Black Secret Service agent tells Trump it is “very offensive” to plan a rally in Tulsa on June 17, new book says – .

Black Secret Service agent tells Trump it is “very offensive” to plan a rally in Tulsa on June 17, new book says – .

Donald Trump was reportedly told by a black secret service agent that it would be “very offensive” for him to organize a rally in Tulsa, Oklahoma on June 17 in the days before he made the decision to postpone the date. of the 2020 gathering.
The revelation is made in le journal Wall Street the next book by writer Michael Bender Frankly We Won This Election: The Inside Story Of Trump’s Loss, which will be released on August 10.

In an excerpt from the book published by Politics, Bender describes how Trump officials discussed the locations and possible dates for the plans ahead of the rally.

Among the potential locations named were Arizona, Florida, Michigan, Oklahoma, Pennsylvania, and Wisconsin.

In the end, the campaign ended with Oklahoma, which was reportedly put on campaign manager Brad Parscale’s list of possibilities after asking then-Vice President Mike Pence which state is led by a Trump-friendly Republican had the most flexible Covid restrictions in the country.

According to Bender, it was Mr. Parscale who first recommended that the Tulsa rally be held on June 19.

The reporter said no one on the team had reported concerns about the date – or the “combination of time and place – as potentially problematic.”

“If Parscale had bothered to ask Katrina Pierson, the campaign’s most senior black member and close friend of Parscale, she would have told him that June 19 was June 19, an important holiday for black Americans who commemorated the end of slavery. Mr. Bender wrote.

“She also allegedly told him that Tulsa, as most black Americans are well aware, was the site of one of the bloodiest outbreaks of racial violence in the country’s history. “

However, when Republican National Committee (RNC) staff members heard of the plans, they “immediately” warned Mr. Parscale against the plans, with RNC President Ronna McDaniel warning him, “Don’t do it. not that, ”according to Bender.

“The media are not going to give us the benefit of the doubt, especially now,” said McDaniel.

Despite the warnings, he continued with the plans, even though he had time to change them, Bender said.

Once the plans were revealed, sparking outrage from Democrats, Mr Trump was reportedly surprised by the backlash, asking those around him if they knew what Juneteenth was.

Two days after the rally was announced, the former president reportedly turned to a secret service agent, who was black, to question him about the day.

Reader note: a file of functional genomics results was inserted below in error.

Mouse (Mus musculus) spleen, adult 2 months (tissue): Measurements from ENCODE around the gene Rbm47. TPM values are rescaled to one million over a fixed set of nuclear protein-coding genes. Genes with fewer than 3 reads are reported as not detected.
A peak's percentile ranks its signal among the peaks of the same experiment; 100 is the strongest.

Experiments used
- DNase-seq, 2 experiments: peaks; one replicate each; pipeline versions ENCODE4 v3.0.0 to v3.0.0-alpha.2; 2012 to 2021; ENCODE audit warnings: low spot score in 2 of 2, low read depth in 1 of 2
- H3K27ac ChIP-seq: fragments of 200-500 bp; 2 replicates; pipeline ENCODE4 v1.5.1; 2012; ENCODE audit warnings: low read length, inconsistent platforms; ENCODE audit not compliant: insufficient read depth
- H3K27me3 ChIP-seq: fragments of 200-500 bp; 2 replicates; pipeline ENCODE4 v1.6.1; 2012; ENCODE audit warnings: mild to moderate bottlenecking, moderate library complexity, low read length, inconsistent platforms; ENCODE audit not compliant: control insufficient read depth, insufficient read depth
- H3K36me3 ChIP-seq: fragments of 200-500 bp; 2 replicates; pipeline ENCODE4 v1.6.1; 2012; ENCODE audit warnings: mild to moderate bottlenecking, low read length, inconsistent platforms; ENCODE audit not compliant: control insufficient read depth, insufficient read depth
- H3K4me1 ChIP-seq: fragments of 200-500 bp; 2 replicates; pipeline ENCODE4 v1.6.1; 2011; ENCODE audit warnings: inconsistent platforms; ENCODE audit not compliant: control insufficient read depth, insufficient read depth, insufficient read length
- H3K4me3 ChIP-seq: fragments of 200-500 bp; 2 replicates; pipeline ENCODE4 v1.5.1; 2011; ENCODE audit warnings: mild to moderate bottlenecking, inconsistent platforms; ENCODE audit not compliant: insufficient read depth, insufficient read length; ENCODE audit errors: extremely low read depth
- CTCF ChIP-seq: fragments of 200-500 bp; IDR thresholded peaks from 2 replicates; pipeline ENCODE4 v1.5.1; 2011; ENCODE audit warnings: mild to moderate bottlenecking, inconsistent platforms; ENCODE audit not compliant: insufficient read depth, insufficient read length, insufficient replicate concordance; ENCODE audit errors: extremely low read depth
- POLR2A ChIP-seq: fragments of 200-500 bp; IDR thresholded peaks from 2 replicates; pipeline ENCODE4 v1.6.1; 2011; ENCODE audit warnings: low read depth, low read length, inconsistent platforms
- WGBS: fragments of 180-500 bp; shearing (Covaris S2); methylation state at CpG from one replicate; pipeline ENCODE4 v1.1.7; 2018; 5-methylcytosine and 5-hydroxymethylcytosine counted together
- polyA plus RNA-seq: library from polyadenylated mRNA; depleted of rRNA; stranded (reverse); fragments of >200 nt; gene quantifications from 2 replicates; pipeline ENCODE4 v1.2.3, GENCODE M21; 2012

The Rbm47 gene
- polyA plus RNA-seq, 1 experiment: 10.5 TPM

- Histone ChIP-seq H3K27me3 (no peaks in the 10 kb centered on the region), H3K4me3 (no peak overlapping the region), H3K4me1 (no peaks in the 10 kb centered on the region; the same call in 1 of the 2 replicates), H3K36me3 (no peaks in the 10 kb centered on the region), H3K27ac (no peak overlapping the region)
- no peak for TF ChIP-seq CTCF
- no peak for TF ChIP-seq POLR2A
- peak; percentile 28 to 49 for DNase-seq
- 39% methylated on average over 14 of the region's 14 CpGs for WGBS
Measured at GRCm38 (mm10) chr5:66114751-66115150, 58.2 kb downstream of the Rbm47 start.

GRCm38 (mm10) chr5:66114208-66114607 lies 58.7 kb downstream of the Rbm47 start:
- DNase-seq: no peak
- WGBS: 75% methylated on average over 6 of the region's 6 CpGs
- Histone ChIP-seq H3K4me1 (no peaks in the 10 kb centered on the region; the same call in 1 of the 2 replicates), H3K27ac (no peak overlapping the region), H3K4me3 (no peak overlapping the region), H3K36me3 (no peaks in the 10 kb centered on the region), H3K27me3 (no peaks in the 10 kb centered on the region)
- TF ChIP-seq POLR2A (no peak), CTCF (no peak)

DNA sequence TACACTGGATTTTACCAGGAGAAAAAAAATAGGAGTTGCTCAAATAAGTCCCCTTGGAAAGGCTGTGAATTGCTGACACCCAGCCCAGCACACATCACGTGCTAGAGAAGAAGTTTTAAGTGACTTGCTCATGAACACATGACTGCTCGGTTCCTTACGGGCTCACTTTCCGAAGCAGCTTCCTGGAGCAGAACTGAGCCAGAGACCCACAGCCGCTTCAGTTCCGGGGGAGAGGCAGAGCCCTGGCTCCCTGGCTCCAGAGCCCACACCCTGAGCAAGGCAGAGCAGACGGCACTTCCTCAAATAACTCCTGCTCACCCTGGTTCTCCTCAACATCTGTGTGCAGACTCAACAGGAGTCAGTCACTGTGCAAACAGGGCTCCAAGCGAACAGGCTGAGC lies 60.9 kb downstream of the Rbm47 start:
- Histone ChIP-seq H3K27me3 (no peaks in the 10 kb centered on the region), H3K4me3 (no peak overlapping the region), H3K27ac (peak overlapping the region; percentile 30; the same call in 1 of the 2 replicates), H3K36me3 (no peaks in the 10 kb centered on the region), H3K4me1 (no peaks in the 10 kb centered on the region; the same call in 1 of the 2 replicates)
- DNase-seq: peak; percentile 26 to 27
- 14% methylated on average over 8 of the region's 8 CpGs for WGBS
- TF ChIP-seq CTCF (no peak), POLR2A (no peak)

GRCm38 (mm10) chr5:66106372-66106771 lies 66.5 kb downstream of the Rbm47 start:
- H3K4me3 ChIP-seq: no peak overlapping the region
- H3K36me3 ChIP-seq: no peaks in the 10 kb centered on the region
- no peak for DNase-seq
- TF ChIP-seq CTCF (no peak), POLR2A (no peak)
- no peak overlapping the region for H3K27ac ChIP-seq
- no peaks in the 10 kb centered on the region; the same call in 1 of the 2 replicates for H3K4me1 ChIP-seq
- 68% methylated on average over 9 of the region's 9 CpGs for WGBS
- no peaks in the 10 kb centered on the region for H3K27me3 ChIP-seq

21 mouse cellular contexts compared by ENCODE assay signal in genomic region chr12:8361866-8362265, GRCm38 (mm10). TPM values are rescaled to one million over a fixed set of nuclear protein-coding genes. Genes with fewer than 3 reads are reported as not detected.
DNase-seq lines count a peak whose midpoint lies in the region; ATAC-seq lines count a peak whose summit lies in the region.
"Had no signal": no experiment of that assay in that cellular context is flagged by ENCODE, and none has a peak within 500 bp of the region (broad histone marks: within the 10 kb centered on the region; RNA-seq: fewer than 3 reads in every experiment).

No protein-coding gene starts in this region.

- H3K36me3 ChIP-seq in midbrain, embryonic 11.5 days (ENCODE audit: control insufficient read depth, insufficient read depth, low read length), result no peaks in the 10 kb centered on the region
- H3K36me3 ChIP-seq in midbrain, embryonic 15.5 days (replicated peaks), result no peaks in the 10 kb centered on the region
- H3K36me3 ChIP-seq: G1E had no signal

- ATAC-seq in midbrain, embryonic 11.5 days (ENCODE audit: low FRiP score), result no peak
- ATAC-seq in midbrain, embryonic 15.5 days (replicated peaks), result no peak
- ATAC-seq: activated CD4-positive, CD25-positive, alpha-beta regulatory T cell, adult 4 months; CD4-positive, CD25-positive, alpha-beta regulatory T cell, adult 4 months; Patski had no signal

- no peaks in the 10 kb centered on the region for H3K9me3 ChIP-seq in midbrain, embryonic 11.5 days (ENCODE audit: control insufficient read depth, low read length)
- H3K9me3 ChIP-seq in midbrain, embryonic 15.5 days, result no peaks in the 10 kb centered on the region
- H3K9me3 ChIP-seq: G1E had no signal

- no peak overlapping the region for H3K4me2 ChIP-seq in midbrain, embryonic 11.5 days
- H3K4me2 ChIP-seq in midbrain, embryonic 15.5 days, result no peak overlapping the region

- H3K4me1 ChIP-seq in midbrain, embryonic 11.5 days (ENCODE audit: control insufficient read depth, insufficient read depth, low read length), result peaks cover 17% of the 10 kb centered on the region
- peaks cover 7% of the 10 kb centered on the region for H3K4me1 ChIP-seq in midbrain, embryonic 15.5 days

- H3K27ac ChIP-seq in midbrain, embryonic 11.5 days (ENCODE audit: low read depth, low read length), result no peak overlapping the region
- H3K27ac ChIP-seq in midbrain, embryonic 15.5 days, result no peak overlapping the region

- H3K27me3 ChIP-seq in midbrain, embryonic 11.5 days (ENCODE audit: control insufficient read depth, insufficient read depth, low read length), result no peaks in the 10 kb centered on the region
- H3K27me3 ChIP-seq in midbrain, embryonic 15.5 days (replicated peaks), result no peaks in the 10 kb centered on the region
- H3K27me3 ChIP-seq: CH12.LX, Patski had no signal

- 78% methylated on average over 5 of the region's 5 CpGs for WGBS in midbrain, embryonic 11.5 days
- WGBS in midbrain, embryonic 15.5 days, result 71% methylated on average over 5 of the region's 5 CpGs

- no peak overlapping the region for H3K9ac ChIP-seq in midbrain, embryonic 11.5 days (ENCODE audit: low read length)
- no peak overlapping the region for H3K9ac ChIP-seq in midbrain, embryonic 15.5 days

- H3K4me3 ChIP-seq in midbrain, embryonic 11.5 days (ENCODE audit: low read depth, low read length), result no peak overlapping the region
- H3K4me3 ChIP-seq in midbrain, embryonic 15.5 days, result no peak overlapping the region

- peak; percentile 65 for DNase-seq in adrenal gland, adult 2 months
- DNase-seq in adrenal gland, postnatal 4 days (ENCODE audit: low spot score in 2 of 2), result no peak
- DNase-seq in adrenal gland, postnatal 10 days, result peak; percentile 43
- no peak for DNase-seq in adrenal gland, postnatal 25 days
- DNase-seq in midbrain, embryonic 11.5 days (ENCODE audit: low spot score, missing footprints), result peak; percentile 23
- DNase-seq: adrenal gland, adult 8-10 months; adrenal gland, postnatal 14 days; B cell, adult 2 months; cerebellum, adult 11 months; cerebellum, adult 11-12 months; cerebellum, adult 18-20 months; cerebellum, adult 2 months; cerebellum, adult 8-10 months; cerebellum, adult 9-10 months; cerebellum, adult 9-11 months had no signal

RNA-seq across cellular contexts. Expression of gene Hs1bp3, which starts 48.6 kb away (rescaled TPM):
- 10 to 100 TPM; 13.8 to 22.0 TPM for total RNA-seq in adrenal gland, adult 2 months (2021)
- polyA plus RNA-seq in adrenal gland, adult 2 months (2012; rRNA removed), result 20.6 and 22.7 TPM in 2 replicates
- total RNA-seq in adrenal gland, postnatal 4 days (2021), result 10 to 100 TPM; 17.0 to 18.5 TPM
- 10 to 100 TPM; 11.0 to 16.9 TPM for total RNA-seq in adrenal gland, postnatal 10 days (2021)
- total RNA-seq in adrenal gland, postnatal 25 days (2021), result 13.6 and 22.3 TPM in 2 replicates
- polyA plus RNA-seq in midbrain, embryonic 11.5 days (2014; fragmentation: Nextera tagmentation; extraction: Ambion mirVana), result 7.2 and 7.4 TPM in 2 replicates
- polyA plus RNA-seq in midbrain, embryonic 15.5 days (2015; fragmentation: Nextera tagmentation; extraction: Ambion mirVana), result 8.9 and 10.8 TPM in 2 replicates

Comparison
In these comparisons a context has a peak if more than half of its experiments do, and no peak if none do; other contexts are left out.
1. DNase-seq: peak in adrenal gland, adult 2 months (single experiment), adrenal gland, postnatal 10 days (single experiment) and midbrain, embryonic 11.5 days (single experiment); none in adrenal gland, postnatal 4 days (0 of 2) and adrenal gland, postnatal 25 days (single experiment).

” I know what it is. And it is very offensive to me that you organize this rally on June 17, ”the Secret Service agent told Mr. Trump, according to Bender.

Later that night, Mr. Trump posted on Twitter that he wanted to change the date of his rally, with the event taking place the day after June 17, June 20, 2020.

In the days leading up to the rally, Bender writes that he met the president for an interview and that Mr. Trump tried to breathe new life into the controversy, claiming he put Juneteenth on the public radar.

“No one had heard of it,” Trump said.

Bender said the then president was surprised to learn that his own administration issued statements during his first three years in office to commemorate June 19.

” Oh really? Mr. Trump responded, according to the reporter. “We issued a statement? Trump’s White House issued a statement?

He then later insisted that he had done “something right” by sparking the controversy.

“I made Juneteenth very famous,” he said.

In the end, the Tulsa rally was considered a disaster, with just 6,200 people scattered around the 19,000-capacity BOK Center arena for what was Mr. Trump’s first rally in three. month. Concerns over the pandemic and a campaign by TikTok users and K-Pop fans to falsely reserve seats have been blamed.

During the rally, he said he told his coronavirus experts to ‘slow down testing’, apparently to mask the true number of infections, which played into critics’ assessment that he was not taking not the pandemic seriously.

Mr Trump’s friend and former Republican nomination contestant Herman Cain attended the rally and was diagnosed shortly after with Covid-19, of which he died on July 30. It was not clear whether Mr. Cain had been infected as a result of his presence.

Upon returning to the White House, video and photographs showed an apparently dejected Mr. Trump walking slowly from Marine One, looking tired and with his tie unusually loose.


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